Arguments Against a Single Payer Health Care System

For my first ever post on Fairly Conservative, I’d like to share my response to an intellectually honest friend of mine who is on the left.  Essentially, he wanted to know why I do not support a single payer health care system, especially since the government could have significantly lower administration costs than private insurers do.

I surely could have talked the struggles of other nations who have gone to a single payer system (long waiting times in Canada, severe rationing in Britian, etc.) but actually decided to go a different route.  Read on….

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1) I would fear that in a government run health system, the quality of medicine would decrease. Many of the best and brightest become doctors in part because of the large earning potential. In a single payer system, the government has a large amount of negotiating/purchasing power. This is another way of saying that when there is only 1 payer, doctors, hospitals, etc. have nowhere else to go and have to take whatever the government will pay. So as lawyers and others make more and more, doctors will only be able to be paid whatever the government can spare (and given our current financial mess, odds are that won’t be very much). So a single payer system will lead to both shortages and inferior quality of physicians in the long run.

2) Quality of care will suffer in the long run for another reason…. if the government is the only payer, there is substantially less potential payoff for health care innovations. I am not a huge fan of drug companies, but I do acknowledge that for all the bad, the pharmaceutical industry has done a tremendous amount of good in the sheer number of lives saved and lives improved… our present health care system is very effective at stimulating the vast majority of medical innovations across the globe.  Don’t we want the drug companies know that the research required for, say, a blockbuster cancer drug will be handsomely rewarded?

3) Quite simply, insurance companies are much better than the government at keeping the promises they make. I realize that insurers are not very popular these days, but this is not a very controversial statement. If the former starts to run short of money on hand to pay claims, their reputation is at stake. But the Federal Government IS running short…. we already have close to 60 TRILLION DOLLARS in UNFUNDED Medicare/Medicaid liabilities. You can say that government payers have better administrative expense ratios. That’s wonderful, but the fact is they don’t have the money to pay for the future claims they have promised.  Consider the unprecedented magnitude of this shortfall (which is an even bigger problem than our national debt, yet receives surprisingly little attention), it seems entirely reasonable to conclude that government run health care in the US is the single most poorly managed endeavor in the history of the mankind (if  you know of another program, even adjusting for inflation, that has ever had such a gigantic financial shortfall, please let me know what it might be).  Therefore on what basis is it rational for us to hand the entire health care system over to the same people who have already run the parts they currently control into fiscal ruin?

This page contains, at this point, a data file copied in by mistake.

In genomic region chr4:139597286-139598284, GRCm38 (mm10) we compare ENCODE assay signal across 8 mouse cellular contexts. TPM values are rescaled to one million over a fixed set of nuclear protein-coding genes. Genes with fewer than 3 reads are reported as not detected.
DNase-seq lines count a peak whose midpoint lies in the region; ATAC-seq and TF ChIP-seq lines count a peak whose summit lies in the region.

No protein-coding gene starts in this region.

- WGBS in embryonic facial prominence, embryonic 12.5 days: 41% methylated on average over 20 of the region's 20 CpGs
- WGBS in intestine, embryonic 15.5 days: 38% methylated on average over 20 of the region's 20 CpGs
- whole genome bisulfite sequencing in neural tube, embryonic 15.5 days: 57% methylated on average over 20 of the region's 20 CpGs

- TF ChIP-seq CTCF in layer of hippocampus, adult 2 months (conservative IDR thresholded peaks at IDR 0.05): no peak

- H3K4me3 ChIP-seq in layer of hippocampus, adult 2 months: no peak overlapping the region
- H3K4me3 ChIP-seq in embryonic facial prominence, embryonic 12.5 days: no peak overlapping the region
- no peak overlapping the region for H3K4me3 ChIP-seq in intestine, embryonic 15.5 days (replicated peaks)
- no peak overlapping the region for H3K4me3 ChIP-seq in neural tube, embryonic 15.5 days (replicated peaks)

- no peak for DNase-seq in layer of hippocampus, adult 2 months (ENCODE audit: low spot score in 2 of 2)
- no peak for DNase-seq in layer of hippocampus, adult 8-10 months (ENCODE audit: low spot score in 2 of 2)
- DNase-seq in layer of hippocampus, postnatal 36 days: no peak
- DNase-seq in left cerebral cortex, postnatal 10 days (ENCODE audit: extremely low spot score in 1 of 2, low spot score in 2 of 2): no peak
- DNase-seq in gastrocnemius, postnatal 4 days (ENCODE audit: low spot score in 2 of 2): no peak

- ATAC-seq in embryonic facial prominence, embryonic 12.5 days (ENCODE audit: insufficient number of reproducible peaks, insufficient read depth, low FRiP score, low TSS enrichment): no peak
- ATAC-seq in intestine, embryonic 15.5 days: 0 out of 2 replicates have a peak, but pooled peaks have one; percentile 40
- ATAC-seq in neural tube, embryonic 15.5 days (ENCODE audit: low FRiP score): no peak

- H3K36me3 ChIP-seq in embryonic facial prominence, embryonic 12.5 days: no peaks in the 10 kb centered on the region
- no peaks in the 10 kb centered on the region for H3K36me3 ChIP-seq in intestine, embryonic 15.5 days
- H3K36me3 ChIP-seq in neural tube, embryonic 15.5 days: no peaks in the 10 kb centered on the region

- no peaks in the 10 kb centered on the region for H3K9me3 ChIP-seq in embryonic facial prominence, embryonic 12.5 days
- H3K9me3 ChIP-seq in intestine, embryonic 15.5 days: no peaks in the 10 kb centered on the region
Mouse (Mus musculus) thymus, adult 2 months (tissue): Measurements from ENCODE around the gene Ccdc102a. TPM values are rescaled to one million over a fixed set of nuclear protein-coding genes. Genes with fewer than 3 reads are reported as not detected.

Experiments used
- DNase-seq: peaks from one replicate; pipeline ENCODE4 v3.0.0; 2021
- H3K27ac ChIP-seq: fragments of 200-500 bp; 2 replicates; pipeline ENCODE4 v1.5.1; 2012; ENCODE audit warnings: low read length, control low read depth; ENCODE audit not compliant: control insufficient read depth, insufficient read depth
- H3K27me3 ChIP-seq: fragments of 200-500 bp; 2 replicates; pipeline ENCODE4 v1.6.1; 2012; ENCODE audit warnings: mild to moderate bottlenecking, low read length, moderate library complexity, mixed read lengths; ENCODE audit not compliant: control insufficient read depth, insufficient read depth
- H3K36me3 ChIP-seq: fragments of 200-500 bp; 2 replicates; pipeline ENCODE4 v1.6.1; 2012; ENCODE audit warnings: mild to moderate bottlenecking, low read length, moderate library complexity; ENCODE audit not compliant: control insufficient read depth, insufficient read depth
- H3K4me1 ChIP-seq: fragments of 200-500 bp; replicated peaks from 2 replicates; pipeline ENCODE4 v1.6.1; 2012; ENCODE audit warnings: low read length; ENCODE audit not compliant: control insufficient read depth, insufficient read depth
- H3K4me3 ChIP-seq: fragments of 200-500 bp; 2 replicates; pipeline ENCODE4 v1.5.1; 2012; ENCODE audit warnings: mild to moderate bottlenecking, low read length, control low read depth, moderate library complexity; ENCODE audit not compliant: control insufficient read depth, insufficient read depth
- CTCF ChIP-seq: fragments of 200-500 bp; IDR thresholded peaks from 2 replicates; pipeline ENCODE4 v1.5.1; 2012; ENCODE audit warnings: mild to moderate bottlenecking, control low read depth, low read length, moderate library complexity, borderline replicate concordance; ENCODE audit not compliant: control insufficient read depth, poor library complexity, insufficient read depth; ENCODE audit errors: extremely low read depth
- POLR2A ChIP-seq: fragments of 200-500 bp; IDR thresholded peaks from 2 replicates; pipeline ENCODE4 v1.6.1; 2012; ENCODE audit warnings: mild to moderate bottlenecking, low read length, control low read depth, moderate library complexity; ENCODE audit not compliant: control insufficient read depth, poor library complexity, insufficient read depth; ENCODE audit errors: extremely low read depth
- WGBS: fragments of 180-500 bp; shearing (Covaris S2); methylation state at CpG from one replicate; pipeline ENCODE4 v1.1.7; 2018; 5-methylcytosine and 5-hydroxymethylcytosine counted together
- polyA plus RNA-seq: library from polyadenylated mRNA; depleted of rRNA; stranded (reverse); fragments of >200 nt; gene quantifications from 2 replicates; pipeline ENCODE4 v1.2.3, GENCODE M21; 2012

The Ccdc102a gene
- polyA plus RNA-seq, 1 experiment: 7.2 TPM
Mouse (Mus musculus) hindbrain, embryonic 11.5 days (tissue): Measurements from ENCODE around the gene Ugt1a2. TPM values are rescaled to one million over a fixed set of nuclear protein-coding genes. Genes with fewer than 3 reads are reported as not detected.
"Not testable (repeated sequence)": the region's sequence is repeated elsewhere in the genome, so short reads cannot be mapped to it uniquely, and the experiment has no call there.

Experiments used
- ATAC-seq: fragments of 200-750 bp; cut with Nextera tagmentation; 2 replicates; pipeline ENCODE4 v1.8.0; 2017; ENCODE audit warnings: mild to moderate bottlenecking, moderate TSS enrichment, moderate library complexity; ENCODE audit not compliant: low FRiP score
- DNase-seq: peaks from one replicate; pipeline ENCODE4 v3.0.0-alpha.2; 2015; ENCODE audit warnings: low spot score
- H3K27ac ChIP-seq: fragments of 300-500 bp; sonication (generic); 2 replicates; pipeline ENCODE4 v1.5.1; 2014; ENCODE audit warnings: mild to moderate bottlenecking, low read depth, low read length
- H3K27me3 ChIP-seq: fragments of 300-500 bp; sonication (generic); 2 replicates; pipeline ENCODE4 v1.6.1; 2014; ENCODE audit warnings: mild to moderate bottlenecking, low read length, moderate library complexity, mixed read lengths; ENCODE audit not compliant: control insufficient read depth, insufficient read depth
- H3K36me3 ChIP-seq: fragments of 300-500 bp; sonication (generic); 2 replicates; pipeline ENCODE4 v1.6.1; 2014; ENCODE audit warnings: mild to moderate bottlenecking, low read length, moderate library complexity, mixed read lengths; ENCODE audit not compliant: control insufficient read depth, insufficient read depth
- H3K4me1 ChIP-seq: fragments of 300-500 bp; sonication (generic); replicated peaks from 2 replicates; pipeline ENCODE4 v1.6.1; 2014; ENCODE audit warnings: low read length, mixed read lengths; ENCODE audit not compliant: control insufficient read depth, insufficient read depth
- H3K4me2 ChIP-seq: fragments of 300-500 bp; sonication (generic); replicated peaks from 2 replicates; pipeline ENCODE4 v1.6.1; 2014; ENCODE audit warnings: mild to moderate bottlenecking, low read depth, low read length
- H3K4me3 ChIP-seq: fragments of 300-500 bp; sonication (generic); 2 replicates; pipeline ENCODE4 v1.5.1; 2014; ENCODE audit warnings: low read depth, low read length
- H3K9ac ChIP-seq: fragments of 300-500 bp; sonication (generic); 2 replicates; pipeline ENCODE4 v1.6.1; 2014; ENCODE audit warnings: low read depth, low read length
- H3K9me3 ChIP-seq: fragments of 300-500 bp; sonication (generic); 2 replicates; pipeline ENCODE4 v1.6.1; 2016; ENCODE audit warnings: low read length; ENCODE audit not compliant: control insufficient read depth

One other consideration… this I am by no means an expert in, but from what I have heard, we are pretty close to some amazing medical breakthroughs that could actually help to decrease the cost of health care. People always talk about technology as a driver of increased health care costs and that is very true…. but in most cases, once the technology gets good, it can go the other way (just like the first computers were very expensive and now anyone can get a pretty good laptop for $500). We are close to robotic arms that can perform surgeries…. imagine that rather than having surgeons who perform 2 surgeries per day, we had devices that could perform 40 per day at a fraction of the cost. That is the sort of thing that can bend the cost curve downward…. but the more we regulate the health care industry, the more we stifle the development of the sorts of medical breakthroughs that may be the only thing that really can slow down or reverse the accelerating health care cost trends.

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Please let me know what you think of the arguments I present as well as what others you would add in the comments below…. or if you want to try to make the case FOR a single payer system, then… well… doesn’t Moveon.com have a blog or something you could go to??? (just kidding, you are still welcome to share your thoughts)

Comments

  1. Randy in Richmond says:

    Ryan